The eight Collect and Drop sites will be found at:   

  • Fishponds Library, Robinson House, Hockey’s Ln, Fishponds, Bristol BS16 3HL
  • Henleaze Library, 30 Northumbria Dr, Henleaze, Bristol BS9 4HP    
  • Junction 3 Library, 138b Lower Ashley Rd, Easton, Bristol BS5 0FJ    
  • Whitchurch Library, 7 Oatlands Ave, Bristol BS14 0SX    
  • Wick Road Library, Wick Rd, Brislington, Bristol BS4 4HE     
  • Downend Library, BS16 5TW    
  • Emerson Green Library, BS16 7AP    
  • Staple Hill Library, BS16 5LS   

No booking is needed to visit a Collect and Drop site and they are open for anyone aged over 16 who live in the specified postcode areas, and do not have symptoms. Once you collect your test, please take it home with you to complete. It’s much safer to do this at home rather than out and about or in your car.   

We’re sure there will be many questions about these tests and this new system, and we will continue to provide as much information as we can through the Bristol and South Gloucestershire councils’ websites.    

You can also visit YouTube to learn how to take a home test by watching an instructional video from the Department of Health and Social Care. 

Changing the behaviour of people who are abusing their partners

Today’s guest blog comes from Rachael Bloomer, a Research Associate on the University of Bristol’s REPROVIDE study, which examines ways of changing the behaviour of men who have been abusive towards their partners.

If you are experiencing domestic abuse, you can contact Next Link in Bristol, or the National Domestic Abuse Helpline on 0808 2000 247. In an emergency, don’t hesitate to call 999.

Are you worried your behaviour is hurting the person you love?

When people think of domestic abuse, they often think of physical violence, but there are lots of forms domestic abuse can take. It can include financial, sexual or emotional forms of coercion, control or abuse.

I work on a study called REPROVIDE at the University of Bristol, which aims to find out what might help men who have been abusive towards their partner to change how they act in current or future relationships. As part of the study, we run a free group programme for men, alongside specialist support for their female partners and ex-partners.

The group sessions run for 23 weeks and are led by experienced facilitators from local domestic abuse specialists Splitz. They combine discussion, support and appropriate challenge. There are two groups in Bristol and six in surrounding areas. We still have spaces available in our groups over the coming months. We need social workers, police, GPs, and other support services to help identify more men to take part. Men can also contact us directly.

Jakub: ‘I want to have a look at what’s going on, so that… I don’t fall into this type of behaviour again’

Could I be eligible?

Men have told us that a barrier to coming forward is that it can be difficult to acknowledge that your behaviour might be hurting someone else, especially someone you love. We understand this. Men who contact us will not be judged.

It’s not always easy to recognise if your behaviour is harmful to others, but here are some of the signs:

  • Do you feel jealous if she meets friends or need to know who her messages are from?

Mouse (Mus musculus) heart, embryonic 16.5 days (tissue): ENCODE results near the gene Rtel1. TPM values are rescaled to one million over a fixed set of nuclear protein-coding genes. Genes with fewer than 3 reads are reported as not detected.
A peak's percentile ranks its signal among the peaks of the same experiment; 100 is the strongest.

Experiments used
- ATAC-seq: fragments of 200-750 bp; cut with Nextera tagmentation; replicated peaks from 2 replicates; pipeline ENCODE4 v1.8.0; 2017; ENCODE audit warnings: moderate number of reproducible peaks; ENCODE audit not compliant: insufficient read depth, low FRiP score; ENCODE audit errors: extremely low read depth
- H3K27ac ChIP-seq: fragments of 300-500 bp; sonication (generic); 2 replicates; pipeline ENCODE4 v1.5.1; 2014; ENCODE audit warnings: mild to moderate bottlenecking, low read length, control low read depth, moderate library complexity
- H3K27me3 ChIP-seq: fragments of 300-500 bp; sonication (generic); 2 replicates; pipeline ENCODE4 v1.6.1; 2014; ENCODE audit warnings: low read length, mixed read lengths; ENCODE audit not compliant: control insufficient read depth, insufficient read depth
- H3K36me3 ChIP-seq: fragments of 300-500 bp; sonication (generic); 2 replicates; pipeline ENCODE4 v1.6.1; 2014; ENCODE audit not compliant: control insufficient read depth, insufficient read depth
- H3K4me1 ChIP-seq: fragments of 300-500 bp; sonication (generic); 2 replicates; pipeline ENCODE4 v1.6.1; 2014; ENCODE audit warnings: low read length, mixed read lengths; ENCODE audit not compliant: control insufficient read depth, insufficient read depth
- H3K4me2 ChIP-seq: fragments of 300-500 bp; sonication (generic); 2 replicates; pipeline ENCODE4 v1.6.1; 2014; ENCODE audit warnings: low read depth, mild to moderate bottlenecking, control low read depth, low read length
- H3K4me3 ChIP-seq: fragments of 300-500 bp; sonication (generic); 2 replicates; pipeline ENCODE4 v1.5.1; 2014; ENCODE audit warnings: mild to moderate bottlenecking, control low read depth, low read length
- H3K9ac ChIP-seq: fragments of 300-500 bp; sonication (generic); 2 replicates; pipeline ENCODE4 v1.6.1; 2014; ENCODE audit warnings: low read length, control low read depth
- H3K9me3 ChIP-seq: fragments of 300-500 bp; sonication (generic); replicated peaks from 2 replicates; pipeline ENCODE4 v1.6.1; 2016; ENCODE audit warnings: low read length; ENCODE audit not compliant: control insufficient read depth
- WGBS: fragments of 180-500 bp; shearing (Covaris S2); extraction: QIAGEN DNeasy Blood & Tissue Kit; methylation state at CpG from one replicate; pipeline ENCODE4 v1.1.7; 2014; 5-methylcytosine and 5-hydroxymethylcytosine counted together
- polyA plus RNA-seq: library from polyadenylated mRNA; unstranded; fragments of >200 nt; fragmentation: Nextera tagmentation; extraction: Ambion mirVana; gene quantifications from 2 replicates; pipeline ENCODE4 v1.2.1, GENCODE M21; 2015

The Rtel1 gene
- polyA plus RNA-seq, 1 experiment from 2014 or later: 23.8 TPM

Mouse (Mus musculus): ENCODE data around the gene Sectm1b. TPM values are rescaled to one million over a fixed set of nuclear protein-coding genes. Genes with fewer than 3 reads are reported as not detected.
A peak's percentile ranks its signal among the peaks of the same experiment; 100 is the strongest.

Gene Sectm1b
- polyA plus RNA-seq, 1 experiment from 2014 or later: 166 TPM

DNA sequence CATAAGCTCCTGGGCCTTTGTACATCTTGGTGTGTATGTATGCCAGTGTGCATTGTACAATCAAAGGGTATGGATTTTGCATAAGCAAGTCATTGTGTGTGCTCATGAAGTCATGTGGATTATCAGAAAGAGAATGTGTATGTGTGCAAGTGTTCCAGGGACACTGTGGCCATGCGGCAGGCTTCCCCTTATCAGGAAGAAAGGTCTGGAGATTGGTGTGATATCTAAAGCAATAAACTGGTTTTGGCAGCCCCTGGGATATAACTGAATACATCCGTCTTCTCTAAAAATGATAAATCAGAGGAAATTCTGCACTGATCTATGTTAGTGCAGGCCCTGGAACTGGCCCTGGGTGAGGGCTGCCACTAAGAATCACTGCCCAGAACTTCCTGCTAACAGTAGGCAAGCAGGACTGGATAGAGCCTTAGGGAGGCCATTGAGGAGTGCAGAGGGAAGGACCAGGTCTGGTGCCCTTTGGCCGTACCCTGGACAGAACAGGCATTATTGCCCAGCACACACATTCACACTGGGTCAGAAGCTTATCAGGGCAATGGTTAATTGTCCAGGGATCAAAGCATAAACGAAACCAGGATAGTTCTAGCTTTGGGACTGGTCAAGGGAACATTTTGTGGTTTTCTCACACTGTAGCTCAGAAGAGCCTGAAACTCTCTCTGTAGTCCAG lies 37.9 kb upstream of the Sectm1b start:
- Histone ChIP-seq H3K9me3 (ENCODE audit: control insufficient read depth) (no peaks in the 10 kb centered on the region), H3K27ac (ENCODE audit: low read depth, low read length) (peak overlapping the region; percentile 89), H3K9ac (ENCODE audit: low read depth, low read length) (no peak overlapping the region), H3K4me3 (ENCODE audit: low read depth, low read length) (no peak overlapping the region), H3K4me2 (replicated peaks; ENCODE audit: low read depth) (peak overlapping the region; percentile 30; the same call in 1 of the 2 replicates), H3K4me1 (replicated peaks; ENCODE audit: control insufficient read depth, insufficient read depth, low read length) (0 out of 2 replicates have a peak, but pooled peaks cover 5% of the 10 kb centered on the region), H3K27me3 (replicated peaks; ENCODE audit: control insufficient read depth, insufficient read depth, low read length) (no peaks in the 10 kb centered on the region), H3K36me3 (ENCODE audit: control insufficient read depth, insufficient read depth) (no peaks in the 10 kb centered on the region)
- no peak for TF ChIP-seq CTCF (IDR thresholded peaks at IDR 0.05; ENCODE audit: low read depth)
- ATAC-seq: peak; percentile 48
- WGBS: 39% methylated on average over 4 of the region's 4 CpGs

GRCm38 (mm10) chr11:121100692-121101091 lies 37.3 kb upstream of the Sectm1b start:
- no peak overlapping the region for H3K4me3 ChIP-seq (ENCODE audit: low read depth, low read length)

• Do you call her names, or say humiliating things to her?
  • Have you tried to have a better relationship, but it always ends up in arguments?
  • You might be concerned you’re sometimes unable to control your anger?
  • Do you run the finances and look up where she has been, how much she has spent, and confront her when it’s not done your way?
  • Do you think she, or your children, are sometimes scared of you?
  • Have you reacted in a way you regret if she turns you down sexually?
  • Would other people think you can be controlling?
  • Has the thought of her leaving led you to say or do things to make that more difficult for her?

Roland: ‘Physical violence has not been used…I have thrown things on the floor and refused to leave after an argument on occasions.’

Dean: ‘I make her feel she needs me.’

How does the study work?

REPROVIDE is a ‘randomised controlled trial’ – considered the ‘gold standard’ in health research. We compare outcomes for people who have taken part in the programme, with those who have not. Two thirds of men who enrol will take part in the group programme while their partners or ex-partners will be offered one-to-one support. The other third of men will not join the group programme, but their partners will still be signposted to local support services.

Jane: “It’s one of those things that there isn’t anything really out there [programmes for perpetrators]. And to have the opportunity to be a part of this [study] is incredible.”

As a recognised urgent public health study, group meetings have been able to continue during lockdown and the programme will continue through the pandemic. All the groups adhere to safe practices regarding infection control.

If you have a question or are worried about your behaviour, please get in touch with us: reprovide-men@bristol.ac.uk, 07976225462, or visit our website.

You can also contact the national RESPECT helpline on 0808 8024040.

If you are experiencing domestic abuse, you can contact Next Link in Bristol, or the National Domestic Abuse Helpline on 0808 2000 247. In an emergency, don’t hesitate to call 999.

If you are a professional and would like to refer someone or you can help us promote REPROVIDE, please get in touch.

Vaccinate Bristol, Vaccinate Britain

Today’s guest blog is from Johanet Sloan, a registered nurse and manager of Brunelcare’s Orchard Grove reablement centre in Redfield. Johanet is kindly sharing her personal experience of COVID-19, and as keyworker, has received both of her covid-19 jabs. Johanet first shared her story on Brunelcare’s website.